WASHINGTON — The nation's airlines will be under orders beginning Friday to fill seats in exit rows only with passengers able and willing to open emergency doors and help evacuate the aircraft if an emergency should occur.
Under the new procedures, gate agents at each airport will assign the exit row seats to passengers who meet those requirements and appear able and willing to perform emergency functions.
Information cards will be provided at exit row seats describing the functions passengers sitting there may have to perform during an emergency.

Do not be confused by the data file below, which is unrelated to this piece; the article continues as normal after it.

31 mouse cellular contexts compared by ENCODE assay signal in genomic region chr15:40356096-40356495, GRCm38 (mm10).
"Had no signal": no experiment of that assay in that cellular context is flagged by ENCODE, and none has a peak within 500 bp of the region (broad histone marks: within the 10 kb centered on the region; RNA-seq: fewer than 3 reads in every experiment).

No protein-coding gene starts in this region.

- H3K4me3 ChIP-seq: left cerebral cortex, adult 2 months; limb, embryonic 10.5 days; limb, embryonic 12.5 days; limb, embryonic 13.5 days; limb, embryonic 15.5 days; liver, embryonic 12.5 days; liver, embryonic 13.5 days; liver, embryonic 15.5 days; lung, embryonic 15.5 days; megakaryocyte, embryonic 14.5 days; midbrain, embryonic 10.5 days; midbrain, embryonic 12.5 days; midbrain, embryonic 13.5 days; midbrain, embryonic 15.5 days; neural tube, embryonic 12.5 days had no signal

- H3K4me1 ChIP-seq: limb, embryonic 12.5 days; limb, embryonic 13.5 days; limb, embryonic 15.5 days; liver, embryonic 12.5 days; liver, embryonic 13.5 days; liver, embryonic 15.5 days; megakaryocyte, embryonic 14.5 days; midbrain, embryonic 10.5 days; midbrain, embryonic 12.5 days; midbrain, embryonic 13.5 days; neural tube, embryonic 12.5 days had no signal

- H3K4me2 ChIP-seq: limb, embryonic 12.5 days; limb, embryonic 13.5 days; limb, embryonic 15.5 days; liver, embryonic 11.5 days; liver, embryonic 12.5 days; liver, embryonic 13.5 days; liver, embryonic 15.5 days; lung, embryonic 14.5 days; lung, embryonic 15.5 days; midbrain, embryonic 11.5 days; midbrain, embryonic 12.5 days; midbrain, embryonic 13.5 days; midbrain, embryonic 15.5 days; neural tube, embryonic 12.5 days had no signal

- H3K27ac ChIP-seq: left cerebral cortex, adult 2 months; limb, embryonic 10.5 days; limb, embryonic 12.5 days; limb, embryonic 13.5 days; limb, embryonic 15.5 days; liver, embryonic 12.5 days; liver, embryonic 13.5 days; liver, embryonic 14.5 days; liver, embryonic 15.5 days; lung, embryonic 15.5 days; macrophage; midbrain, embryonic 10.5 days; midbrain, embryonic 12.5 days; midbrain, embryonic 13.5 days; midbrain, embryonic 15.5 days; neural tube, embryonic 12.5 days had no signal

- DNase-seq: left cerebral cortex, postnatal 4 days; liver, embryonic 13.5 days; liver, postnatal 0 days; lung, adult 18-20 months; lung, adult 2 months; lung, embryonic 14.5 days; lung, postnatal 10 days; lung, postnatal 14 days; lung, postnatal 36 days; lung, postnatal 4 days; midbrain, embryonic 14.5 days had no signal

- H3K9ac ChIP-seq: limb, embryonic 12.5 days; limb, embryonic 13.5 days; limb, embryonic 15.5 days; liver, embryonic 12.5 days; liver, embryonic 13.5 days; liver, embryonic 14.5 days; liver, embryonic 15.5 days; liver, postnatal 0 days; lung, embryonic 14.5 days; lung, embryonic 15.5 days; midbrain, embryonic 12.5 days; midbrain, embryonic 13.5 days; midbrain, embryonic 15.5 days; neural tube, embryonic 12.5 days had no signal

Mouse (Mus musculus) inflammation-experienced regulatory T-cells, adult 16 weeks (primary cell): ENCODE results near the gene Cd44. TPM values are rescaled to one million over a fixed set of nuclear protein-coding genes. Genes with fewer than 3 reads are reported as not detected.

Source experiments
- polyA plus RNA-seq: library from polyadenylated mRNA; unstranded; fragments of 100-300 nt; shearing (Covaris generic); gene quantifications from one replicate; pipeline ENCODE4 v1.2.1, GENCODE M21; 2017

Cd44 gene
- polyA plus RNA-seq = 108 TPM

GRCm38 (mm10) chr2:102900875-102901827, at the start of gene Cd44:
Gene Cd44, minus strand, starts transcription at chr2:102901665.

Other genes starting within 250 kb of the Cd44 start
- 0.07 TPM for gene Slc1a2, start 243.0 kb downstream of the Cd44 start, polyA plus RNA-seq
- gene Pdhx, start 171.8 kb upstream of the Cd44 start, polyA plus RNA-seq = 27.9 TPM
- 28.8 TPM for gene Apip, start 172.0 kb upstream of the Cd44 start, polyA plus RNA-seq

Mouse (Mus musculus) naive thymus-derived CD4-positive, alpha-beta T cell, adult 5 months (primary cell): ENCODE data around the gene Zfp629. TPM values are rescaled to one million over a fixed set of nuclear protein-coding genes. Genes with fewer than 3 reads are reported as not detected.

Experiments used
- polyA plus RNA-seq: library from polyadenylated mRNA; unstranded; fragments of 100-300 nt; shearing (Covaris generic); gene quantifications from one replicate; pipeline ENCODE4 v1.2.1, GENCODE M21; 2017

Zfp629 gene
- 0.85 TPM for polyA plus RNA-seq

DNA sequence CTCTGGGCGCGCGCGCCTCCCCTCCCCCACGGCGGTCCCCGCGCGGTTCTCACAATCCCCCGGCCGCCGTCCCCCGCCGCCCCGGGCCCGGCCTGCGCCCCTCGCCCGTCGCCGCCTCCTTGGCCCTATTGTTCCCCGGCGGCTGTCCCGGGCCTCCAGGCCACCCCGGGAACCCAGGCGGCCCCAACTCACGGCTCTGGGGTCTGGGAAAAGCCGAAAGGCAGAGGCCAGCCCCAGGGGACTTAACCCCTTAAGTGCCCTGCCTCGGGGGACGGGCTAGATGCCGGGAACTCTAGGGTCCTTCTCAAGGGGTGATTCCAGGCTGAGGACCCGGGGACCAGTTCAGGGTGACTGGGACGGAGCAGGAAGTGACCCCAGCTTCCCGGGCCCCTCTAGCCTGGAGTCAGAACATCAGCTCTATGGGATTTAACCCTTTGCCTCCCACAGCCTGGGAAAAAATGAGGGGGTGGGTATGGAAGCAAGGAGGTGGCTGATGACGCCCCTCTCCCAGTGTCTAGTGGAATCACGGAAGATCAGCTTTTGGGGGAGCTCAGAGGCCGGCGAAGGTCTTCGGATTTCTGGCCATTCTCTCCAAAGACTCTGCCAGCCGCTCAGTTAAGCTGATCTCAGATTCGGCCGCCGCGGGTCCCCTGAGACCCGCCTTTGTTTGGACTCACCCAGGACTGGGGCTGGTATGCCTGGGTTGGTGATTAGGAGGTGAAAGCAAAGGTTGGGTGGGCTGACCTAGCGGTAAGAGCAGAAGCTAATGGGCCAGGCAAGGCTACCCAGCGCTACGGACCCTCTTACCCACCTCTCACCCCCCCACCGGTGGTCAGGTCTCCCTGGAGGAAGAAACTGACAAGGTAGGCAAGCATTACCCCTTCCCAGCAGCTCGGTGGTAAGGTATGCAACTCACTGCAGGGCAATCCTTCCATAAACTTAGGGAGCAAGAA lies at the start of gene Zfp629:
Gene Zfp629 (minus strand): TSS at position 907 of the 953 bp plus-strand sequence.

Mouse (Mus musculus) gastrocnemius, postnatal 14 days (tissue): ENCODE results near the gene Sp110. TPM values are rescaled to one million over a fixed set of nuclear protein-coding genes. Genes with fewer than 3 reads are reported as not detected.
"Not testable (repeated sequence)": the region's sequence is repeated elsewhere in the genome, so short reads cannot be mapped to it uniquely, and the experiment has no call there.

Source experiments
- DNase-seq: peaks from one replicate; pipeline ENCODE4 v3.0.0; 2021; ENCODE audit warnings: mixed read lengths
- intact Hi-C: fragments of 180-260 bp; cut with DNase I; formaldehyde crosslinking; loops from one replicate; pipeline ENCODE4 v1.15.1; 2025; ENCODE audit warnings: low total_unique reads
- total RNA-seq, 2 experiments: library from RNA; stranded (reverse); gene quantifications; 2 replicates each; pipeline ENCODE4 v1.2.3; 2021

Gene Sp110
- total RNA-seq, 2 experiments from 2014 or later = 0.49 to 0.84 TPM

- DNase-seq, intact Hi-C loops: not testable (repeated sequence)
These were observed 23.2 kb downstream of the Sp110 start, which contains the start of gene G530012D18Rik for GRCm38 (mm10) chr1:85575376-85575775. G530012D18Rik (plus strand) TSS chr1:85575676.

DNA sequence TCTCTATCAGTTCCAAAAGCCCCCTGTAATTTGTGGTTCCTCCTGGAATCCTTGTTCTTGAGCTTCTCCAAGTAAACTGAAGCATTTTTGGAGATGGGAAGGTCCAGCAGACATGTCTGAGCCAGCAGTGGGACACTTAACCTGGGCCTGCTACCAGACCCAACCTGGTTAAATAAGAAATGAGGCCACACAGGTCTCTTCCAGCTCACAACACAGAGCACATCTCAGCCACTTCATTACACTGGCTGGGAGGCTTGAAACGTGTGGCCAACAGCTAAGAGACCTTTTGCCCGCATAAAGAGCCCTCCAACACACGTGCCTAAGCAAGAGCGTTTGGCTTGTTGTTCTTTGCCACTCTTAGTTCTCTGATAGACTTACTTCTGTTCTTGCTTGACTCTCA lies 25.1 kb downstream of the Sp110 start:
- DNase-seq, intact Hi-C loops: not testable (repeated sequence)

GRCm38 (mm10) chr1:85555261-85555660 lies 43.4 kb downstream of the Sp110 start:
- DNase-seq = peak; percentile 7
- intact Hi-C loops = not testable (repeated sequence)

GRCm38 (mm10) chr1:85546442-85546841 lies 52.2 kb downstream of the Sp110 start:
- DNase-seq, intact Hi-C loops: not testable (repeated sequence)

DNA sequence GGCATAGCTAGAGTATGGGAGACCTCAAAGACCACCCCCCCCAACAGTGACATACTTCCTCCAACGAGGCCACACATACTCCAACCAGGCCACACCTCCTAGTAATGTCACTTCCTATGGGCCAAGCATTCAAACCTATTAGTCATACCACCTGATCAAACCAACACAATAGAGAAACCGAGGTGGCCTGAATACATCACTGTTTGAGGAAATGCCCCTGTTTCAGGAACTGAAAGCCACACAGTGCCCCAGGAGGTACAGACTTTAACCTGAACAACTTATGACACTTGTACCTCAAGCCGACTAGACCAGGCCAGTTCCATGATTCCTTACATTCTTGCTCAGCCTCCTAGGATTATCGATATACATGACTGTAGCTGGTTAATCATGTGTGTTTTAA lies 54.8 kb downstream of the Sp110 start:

Flight attendants will describe these functions before each flight.
The new rules were issued by the Federal Aviation Administration to ensure that in emergency situations, people sitting near exit doors are able to understand instructions in English and are able and willing to carry them out.
"This is an important safety initiative," said William Hoover, executive vice president of the Air Transport Assn., which represents the nation's airlines.
"Airline accidents are rare, but when they do happen it is essential that the people seated in exit rows are capable of hearing and understanding instructions, opening emergency exits and assisting their fellow passengers in an evacuation of the aircraft," Hoover said.
The FAA describes an exit row seat as one from which passengers may go directly to an exit without stepping first into an aisle.